When Karyn and I first met, I was amazed at the manner in which she would read favorite books again and again. And not only favorite books, but whole series -- even the greater part of the run of a writer's work. Chomp: In a weekend another soldier would go down. Chomp: the third volume of a trilogy. She'd sack out on the couch with tea and barely move till a book was done, consuming in a few hours what had taken writers not unlike myself months to create. Opus-Devourer, as I began to think of her.
Not that I don't reread books. I'm sure all serious readers do, and for a variety of reasons: the pleasure of recognition, to see how the book has changed over the years (for they do, you know: they grow new limbs up there on the shelf), revisiting an oasis (sometimes it turns out to be a mirage) of order, because it's near our chair and we're too lazy to get up and fetch another. Books can be like comfort food, the meat loaf and mashed potatoes that, without directly recalling childhood, somehow bring contentment. Books can lift you out of ''dailyness," cleansing the palate of the taste of current affairs and the cascade of what Baudelaire called the quotidian frenzy. Books can confirm or challenge your opinions. Books can terrify you.
So, while I do not reread with anything approaching my wife's devotion or fervor, there are a number of books to which I return periodically, often mumbling half to myself, half in jest, and half afraid, ''Remember how we used to have so much fun together?" or even ''Do you still love me?" Some of these -- George R. Stewart's ''Earth Abides," Donald Harington's novels, the work of Theodore Sturgeon, Walter Tevis's ''The Man Who Fell to Earth," the Israel-set novels of Marek Hlasko -- I've written about in earlier columns here.
And now I want to talk about Albert Camus's ''The Stranger" (Vintage, paperback, $9.95).
I first read those opening lines (''Mother died today. Or maybe it was yesterday") at age 13 or 14. Like many another, it was a book my brother brought home from college on a break. And I was, from my first glimpse of this oddly affectless world, entranced. I've no idea how many times I may have read it since. I do know it was the first novel I read in French when I taught myself the language. Not coincidentally it's also a favorite of my autodidact protagonist in the six novels composing the Lew Griffin cycle.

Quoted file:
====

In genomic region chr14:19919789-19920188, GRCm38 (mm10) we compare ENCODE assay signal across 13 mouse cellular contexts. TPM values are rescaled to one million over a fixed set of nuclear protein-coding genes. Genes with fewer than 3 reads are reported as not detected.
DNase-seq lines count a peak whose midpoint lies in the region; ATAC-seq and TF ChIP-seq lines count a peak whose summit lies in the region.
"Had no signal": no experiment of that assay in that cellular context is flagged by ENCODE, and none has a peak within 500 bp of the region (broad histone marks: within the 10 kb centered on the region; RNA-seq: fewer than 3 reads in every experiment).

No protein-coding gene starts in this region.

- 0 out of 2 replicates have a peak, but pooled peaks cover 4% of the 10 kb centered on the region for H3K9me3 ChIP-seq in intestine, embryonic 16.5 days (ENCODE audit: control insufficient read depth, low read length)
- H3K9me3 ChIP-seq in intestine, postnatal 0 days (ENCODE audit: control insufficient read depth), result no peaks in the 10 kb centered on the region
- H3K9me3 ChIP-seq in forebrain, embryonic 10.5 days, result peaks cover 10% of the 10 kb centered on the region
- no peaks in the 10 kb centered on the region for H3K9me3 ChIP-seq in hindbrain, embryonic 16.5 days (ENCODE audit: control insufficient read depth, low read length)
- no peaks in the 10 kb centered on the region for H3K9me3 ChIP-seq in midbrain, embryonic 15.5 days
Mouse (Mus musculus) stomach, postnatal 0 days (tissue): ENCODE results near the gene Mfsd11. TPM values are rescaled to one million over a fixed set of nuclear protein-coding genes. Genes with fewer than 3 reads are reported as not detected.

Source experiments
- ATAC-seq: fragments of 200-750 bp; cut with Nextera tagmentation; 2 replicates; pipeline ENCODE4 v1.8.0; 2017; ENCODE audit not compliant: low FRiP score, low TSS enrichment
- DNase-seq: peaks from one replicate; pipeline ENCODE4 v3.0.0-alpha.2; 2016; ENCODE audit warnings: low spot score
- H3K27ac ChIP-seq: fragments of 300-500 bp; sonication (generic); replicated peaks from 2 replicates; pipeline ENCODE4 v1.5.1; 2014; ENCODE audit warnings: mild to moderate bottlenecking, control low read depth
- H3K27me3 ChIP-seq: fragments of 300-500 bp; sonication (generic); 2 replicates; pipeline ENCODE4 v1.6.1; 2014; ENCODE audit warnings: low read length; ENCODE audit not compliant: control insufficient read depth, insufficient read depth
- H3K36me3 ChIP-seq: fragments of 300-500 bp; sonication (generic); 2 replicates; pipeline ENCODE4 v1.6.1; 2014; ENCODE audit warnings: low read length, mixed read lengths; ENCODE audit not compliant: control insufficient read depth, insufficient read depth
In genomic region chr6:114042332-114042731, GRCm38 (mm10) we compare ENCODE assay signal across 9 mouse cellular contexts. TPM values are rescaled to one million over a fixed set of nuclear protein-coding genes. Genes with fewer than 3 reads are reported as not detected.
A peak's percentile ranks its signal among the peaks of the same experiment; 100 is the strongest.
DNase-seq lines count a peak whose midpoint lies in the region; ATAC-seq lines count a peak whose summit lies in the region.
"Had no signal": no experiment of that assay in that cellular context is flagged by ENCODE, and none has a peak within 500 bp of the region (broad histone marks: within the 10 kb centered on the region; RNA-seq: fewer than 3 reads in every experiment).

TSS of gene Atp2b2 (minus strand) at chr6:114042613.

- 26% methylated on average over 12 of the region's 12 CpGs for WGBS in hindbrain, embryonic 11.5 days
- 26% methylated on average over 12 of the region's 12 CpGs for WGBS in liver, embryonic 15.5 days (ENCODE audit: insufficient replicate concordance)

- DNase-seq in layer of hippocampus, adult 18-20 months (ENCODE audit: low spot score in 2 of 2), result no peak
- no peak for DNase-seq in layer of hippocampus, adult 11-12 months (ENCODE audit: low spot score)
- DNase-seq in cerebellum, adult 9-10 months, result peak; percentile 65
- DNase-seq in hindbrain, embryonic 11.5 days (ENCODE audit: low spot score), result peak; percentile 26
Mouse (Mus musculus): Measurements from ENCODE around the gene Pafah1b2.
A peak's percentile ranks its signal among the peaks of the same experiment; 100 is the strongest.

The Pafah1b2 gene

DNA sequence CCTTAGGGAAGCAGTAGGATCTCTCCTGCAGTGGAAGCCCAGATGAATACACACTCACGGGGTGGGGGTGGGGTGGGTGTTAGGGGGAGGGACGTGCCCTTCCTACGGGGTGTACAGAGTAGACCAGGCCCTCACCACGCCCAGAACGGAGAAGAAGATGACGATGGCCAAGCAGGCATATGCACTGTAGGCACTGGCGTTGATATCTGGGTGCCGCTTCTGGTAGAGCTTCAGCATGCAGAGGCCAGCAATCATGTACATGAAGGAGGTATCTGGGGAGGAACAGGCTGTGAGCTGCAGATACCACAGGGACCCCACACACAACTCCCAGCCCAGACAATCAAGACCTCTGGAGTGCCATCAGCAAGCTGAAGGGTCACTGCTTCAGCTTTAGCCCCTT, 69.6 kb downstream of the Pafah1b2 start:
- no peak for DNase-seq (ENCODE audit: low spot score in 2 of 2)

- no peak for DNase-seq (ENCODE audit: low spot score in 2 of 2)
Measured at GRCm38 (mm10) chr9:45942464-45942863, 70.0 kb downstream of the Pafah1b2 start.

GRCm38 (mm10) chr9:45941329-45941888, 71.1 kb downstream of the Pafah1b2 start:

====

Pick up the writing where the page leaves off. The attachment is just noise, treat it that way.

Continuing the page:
And now I am reading ''The Stranger" yet again, propelled this time not by nostalgia, high-mindedness, or other such motives (see above), but by the simple fact that I'm teaching it.
As with frequent visits to physicians' offices and a long procession of lost proper nouns, I've come to teaching late in life, and so arrive ashore with enthusiasms still intact, enthusiasms I'm eager to pull from my sailor's bag and share. Nor, for reasons too complex to enter here, am I an admirer of the typical writing workshop. We don't spend a lot of time, in my three-semester novel-writing class, sitting around a table volleying opinions back and forth over a low net. We talk a lot about literature: why we read, what literature can do, whether there are limits to fiction's malleability, the history of the novel, the development of American genre fiction. And together we read, each semester, a novel.
It really is true that Camus's is a different novel each time I read it. I've little doubt that it was the novel's essential rebelliousness to which, reading it as a teenager, I first responded, and now I ask my students: Do you see a parallel between the manner in which Meursault holds emotion at bay, never seems able to do what is expected of him, and fails again and again to fit in, and the behavior of alienated adolescents as they begin to form themselves as personalities, to give a good imitation of being human?
Yes, we talk about the novel's philosophical background. I sketch existentialism's history, its literature, the disaccord between Sartre and Camus. But literature, I warn them (contrast Sartre and Camus here), is about people, not ideas, and the novel at hand is just that, a novel, an attempt to let us inside one man's head, and by no means a primer in existentialism. Flannery O'Connor once remarked that theme and meaning in a story are folded deeply into the heart of the thing, that they're not like the string on a sack of feed, where you just have to pick it out, then you can rip the story open and feed the chickens.
And since this is first and foremost a writer's class, yes, we talk a lot about writerly things. ''The Stranger" is in first person, I say, stepping nimbly between rows of chairs. How far can we trust the narrator? Is it possible, I say (pause dramatically here), that we are being offered not the truth but a persona, a construct erected by Meursault expressly to represent himself as something other -- perhaps even to serve as a shield against those emotions he claims not to feel?
So as I speak of antiheros, of Camus's debt to the language and form of the American detective novel and of this recent translation by Matthew Ward that I'm encountering for the first time, the multiple interpretations offered by my students echo the many faces this novel has had for me over the years, reaffirming what I say again and again: that only the finest writing can suspend and support at once so many ''meanings." There is no string. There's just one complex knot after another. And that (class dismissed) is the art of it.
James Sallis's most recent novel is ''Cypress Grove," the sequel to which, ''Cripple Creek," will appear next spring from Walker/Bloomsbury. He teaches at Phoenix College, in Arizona, and at Otis College, in Los Angeles.